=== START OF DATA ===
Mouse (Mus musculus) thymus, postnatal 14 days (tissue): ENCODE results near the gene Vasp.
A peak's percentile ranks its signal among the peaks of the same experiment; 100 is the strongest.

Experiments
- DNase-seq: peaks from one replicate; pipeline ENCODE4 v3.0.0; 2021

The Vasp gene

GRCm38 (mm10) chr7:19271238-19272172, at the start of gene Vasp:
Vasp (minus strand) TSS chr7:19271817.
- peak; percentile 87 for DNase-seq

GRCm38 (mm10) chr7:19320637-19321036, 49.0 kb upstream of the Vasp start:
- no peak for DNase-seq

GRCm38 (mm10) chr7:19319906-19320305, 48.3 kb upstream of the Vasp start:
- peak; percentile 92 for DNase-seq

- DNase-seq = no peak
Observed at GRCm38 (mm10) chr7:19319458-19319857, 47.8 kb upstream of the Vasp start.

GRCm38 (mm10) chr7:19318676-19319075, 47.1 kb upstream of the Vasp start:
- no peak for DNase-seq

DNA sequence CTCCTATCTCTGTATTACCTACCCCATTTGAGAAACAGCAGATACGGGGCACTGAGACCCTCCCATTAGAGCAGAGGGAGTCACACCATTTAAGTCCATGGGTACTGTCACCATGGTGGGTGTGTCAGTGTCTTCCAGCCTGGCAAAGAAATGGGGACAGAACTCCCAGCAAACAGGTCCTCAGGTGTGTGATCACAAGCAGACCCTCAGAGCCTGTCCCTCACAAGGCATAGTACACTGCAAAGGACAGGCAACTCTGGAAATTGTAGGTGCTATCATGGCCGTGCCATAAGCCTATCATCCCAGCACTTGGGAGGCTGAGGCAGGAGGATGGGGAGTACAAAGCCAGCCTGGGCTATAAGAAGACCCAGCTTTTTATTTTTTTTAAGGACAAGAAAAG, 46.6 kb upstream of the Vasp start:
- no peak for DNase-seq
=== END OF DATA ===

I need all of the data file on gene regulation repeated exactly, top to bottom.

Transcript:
Mouse (Mus musculus) thymus, postnatal 14 days (tissue): ENCODE results near the gene Vasp.
A peak's percentile ranks its signal among the peaks of the same experiment; 100 is the strongest.

Experiments
- DNase-seq: peaks from one replicate; pipeline ENCODE4 v3.0.0; 2021

The Vasp gene

GRCm38 (mm10) chr7:19271238-19272172, at the start of gene Vasp:
Vasp (minus strand) TSS chr7:19271817.
- peak; percentile 87 for DNase-seq

GRCm38 (mm10) chr7:19320637-19321036, 49.0 kb upstream of the Vasp start:
- no peak for DNase-seq

GRCm38 (mm10) chr7:19319906-19320305, 48.3 kb upstream of the Vasp start:
- peak; percentile 92 for DNase-seq

- DNase-seq = no peak
Observed at GRCm38 (mm10) chr7:19319458-19319857, 47.8 kb upstream of the Vasp start.

GRCm38 (mm10) chr7:19318676-19319075, 47.1 kb upstream of the Vasp start:
- no peak for DNase-seq

DNA sequence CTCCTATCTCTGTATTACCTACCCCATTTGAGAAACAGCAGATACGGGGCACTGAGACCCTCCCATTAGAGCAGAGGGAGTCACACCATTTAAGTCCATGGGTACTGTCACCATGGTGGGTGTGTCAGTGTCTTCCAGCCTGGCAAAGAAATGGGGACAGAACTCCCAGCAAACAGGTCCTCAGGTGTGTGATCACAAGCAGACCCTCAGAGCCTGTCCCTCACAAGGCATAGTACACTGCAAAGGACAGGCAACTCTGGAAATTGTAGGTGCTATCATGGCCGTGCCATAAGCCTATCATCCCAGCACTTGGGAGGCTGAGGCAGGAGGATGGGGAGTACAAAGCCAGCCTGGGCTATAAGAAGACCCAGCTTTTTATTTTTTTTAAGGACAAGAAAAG, 46.6 kb upstream of the Vasp start:
- no peak for DNase-seq